• Jessica Breen
  • Ursula Manning
  • Ian O’Donnell
  • David O’Mahony
  • Mairead Seymour


This chapter looks at the self-reported offending behaviour of school children in the Republic of Ireland. The findings are derived from the administration of international self-reported delinquency (ISRD2) questionnaire to a sample of students mostly aged 13–15 years (n = 1,570) in their first, second and third years of secondary school across a number of cities and towns.

In order to accurately interpret the findings, it is important to highlight the local context and economic conditions. The Republic of Ireland’s official population is 4,234,925 as measured by the 2006 census. The latest figures revealed that 28% of the population was made up of children aged 18 or younger (CSO, 2002). The Irish economy has undergone a transformation within recent years and has moved from a primary dependence on agriculture to a dependence on trade, industry and investment. Over the last decade, there has been a dramatic reversal of fortune for the Irish economy, from a situation of high levels of unemployment and emigration to a position of almost full employment (see Fahey et al., 2007). Furthermore, a considerable number of people in the Irish labour market are now foreign nationals (NESC, 2005).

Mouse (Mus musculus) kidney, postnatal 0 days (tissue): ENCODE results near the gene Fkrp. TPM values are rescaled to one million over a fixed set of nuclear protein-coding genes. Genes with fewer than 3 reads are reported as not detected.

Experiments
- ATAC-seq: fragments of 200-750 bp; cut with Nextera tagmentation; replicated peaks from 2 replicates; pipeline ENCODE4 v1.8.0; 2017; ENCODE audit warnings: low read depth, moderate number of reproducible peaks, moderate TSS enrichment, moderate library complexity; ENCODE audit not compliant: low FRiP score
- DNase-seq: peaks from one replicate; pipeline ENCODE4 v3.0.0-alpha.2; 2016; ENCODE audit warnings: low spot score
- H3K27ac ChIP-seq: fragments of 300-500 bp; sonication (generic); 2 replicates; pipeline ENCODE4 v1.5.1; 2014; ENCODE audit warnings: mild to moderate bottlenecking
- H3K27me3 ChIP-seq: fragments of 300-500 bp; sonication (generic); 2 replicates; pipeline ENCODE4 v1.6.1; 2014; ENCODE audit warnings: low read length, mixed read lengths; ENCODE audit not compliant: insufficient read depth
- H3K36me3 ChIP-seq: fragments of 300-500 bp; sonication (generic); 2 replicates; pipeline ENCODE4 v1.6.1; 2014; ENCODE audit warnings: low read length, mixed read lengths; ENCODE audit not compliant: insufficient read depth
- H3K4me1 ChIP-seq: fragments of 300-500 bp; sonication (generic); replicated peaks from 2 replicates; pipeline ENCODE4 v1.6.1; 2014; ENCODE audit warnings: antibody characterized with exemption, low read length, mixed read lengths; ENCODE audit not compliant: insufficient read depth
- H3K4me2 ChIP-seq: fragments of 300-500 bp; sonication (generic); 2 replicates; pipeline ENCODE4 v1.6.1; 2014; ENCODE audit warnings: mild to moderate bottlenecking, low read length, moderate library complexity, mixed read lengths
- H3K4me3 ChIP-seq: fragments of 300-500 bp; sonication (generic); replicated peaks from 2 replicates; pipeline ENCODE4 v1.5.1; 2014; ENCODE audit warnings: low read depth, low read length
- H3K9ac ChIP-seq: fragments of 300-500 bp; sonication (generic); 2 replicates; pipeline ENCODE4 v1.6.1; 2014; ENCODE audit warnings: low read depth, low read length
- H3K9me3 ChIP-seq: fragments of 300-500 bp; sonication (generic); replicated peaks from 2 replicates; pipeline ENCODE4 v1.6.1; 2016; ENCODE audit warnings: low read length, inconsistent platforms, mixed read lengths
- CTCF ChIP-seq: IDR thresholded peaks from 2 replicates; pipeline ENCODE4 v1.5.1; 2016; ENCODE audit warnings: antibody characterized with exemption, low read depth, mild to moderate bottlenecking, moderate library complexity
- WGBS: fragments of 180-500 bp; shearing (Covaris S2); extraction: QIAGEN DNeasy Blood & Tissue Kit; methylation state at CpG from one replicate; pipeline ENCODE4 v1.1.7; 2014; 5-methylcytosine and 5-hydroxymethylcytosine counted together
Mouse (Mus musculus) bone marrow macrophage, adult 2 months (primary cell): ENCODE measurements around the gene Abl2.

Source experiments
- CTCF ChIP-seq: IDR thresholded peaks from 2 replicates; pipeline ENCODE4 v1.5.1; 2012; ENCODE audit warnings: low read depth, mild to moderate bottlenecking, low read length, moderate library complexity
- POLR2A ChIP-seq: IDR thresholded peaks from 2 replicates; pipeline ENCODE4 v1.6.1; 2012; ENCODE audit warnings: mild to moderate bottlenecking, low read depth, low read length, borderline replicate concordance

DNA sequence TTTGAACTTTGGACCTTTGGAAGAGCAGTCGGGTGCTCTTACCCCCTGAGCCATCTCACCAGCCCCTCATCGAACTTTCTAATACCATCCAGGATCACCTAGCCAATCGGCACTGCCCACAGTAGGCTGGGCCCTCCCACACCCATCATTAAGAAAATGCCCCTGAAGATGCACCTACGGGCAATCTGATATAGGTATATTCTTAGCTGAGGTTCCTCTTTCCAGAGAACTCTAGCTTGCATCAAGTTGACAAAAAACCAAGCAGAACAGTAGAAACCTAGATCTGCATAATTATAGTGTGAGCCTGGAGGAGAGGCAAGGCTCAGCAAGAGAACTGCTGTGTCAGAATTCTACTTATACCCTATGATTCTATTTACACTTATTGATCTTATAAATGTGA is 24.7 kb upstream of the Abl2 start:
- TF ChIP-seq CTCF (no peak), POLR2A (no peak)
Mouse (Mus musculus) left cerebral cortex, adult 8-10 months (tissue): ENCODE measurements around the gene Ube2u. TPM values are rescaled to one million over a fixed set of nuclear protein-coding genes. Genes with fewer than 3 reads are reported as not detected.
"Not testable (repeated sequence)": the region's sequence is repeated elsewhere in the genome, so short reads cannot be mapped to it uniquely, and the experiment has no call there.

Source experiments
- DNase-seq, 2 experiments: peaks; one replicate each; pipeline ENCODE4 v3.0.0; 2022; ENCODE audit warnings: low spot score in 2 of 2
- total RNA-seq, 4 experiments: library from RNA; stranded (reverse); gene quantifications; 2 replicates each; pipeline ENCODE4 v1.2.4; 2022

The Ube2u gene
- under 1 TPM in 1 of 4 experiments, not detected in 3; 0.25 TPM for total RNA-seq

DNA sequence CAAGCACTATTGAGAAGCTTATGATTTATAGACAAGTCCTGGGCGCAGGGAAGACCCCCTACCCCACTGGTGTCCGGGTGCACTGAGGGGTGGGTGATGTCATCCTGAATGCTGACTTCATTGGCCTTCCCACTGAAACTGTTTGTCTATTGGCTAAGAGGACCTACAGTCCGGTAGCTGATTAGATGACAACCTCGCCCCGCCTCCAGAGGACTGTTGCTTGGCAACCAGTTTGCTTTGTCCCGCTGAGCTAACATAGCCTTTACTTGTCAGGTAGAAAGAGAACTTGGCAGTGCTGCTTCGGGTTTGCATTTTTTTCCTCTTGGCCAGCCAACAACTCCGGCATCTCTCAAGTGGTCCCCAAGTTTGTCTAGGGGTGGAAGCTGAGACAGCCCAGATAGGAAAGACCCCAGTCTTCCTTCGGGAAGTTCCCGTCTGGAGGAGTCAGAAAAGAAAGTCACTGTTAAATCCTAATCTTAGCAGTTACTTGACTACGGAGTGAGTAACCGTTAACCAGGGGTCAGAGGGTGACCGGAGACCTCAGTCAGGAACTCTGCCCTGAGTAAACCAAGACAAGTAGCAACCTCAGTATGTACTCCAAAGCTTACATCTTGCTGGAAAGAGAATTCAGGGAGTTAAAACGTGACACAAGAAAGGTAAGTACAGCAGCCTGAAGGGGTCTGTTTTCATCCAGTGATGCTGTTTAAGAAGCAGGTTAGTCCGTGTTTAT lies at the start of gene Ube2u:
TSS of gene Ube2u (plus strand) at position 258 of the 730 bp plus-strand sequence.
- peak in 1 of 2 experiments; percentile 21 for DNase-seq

Problem Behaviour Juvenile Justice System Violent Offence Hard Drug Drug Offence 
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Copyright information

© Springer Science+Business Media, LLC 2010

Authors and Affiliations

  • Jessica Breen
    • 1
  • Ursula Manning
  • Ian O’Donnell
  • David O’Mahony
  • Mairead Seymour
  1. 1.School of Social Work and Social PolicyTrinity College DublinDublinIreland

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